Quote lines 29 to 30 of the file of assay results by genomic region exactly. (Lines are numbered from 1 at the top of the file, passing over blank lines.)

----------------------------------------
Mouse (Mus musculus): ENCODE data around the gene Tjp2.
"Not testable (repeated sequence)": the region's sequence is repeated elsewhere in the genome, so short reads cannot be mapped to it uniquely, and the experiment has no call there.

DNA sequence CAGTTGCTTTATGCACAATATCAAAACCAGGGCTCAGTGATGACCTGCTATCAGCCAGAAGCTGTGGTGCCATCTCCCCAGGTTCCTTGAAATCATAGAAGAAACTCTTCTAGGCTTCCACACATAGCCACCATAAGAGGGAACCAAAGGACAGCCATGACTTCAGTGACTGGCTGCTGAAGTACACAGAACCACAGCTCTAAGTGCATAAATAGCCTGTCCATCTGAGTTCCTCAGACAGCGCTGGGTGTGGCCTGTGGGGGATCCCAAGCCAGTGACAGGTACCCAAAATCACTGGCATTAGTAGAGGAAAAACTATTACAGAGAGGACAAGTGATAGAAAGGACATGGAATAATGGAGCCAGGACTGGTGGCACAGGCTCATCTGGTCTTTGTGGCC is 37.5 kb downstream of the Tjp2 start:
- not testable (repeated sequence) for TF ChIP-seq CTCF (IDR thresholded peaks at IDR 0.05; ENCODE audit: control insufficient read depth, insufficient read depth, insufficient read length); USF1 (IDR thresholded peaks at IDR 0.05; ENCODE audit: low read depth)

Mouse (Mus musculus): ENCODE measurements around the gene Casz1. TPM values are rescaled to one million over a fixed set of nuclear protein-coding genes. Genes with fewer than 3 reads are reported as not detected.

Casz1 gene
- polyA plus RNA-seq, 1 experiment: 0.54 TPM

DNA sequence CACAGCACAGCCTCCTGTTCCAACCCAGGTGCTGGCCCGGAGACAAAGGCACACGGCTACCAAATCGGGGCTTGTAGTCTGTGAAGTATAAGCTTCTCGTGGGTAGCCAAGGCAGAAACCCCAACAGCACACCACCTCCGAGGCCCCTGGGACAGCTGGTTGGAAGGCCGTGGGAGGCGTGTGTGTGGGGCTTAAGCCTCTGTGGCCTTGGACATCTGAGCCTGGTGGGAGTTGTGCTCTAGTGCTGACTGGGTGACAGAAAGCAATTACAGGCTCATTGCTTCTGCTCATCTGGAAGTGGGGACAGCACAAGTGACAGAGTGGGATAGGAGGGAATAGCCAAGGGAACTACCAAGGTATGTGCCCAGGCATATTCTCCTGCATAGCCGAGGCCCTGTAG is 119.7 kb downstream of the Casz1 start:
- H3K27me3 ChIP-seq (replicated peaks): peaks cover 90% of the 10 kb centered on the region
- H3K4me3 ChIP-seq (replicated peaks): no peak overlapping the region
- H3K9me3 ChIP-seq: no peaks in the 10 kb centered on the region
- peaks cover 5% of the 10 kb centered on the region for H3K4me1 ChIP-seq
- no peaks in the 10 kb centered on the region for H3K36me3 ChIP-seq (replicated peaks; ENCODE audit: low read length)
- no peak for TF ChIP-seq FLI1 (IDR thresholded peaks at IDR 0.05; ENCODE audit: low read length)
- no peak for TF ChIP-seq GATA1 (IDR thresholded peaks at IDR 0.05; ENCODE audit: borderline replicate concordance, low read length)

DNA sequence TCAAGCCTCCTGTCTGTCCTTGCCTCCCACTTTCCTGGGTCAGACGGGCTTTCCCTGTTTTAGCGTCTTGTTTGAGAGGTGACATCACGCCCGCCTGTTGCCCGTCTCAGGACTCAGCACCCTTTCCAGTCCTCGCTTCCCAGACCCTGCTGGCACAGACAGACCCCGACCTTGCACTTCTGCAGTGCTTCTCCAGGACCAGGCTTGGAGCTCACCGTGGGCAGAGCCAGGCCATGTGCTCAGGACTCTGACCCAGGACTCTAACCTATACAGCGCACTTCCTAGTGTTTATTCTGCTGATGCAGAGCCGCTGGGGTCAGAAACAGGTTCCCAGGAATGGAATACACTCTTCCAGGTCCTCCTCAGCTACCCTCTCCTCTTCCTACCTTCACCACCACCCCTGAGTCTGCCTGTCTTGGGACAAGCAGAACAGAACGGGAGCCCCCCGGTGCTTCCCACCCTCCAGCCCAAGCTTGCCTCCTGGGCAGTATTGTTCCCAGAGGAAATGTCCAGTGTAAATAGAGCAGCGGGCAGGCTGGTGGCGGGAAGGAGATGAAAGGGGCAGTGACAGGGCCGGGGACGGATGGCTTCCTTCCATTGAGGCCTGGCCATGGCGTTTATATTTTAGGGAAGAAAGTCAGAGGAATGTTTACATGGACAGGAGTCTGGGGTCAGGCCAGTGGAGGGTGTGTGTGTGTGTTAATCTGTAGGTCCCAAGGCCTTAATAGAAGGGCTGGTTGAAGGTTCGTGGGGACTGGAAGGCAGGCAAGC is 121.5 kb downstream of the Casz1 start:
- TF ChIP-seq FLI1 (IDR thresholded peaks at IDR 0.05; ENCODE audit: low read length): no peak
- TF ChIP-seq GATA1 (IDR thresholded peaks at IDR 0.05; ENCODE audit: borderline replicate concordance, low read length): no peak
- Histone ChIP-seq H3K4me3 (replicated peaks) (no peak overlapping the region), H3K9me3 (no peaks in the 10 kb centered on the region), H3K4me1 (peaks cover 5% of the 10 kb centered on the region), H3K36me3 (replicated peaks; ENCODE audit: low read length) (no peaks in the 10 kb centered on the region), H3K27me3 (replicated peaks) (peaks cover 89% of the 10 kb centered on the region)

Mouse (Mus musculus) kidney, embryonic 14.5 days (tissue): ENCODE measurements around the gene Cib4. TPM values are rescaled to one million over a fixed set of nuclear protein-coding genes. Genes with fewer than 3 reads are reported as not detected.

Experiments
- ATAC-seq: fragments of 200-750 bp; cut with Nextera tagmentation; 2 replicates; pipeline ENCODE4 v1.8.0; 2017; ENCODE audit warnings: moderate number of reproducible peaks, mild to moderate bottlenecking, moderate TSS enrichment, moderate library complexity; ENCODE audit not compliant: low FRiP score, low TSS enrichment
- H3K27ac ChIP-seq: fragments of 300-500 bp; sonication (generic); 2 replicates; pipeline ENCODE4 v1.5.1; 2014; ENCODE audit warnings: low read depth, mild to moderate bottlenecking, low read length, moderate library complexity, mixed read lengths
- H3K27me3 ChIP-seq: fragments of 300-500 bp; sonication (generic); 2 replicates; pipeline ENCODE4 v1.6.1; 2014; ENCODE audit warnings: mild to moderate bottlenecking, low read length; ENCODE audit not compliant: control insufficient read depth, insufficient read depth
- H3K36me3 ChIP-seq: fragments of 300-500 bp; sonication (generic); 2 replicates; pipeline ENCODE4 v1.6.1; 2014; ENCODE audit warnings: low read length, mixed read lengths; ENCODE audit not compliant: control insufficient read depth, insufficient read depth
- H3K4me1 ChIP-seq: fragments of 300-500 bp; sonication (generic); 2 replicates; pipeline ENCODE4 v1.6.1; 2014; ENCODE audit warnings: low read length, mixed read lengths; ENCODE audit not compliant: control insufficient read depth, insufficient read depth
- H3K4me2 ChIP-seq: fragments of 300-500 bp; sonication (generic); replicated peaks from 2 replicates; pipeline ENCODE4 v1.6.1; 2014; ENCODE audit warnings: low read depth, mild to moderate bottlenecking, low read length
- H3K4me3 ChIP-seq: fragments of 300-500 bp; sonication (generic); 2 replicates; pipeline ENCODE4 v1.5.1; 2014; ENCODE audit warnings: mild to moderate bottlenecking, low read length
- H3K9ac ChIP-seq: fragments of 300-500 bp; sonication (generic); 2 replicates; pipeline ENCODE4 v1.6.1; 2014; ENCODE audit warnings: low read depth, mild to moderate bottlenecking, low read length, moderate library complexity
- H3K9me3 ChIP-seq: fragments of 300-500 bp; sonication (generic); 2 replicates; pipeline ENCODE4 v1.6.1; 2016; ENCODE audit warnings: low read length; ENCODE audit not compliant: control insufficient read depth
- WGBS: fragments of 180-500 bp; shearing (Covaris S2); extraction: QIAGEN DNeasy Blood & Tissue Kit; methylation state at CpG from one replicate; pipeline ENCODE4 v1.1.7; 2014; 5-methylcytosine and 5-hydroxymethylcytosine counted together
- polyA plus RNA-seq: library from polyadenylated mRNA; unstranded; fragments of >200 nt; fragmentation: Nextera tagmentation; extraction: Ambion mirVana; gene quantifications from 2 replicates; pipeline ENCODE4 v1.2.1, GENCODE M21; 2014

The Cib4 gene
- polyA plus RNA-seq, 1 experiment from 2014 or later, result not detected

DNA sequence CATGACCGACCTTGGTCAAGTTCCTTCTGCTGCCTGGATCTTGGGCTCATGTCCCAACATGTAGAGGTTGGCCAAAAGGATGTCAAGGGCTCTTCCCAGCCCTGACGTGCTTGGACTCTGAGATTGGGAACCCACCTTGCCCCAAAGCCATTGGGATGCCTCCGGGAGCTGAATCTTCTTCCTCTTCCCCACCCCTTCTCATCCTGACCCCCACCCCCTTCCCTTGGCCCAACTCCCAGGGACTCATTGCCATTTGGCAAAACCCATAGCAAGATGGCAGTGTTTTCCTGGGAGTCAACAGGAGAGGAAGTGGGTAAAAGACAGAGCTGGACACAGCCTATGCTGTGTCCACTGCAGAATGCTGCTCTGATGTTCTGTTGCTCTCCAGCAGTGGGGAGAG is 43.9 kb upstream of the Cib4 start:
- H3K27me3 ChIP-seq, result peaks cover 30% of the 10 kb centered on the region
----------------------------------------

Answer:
- H3K9ac ChIP-seq: fragments of 300-500 bp; sonication (generic); 2 replicates; pipeline ENCODE4 v1.6.1; 2014; ENCODE audit warnings: low read depth, mild to moderate bottlenecking, low read length, moderate library complexity
- H3K9me3 ChIP-seq: fragments of 300-500 bp; sonication (generic); 2 replicates; pipeline ENCODE4 v1.6.1; 2016; ENCODE audit warnings: low read length; ENCODE audit not compliant: control insufficient read depth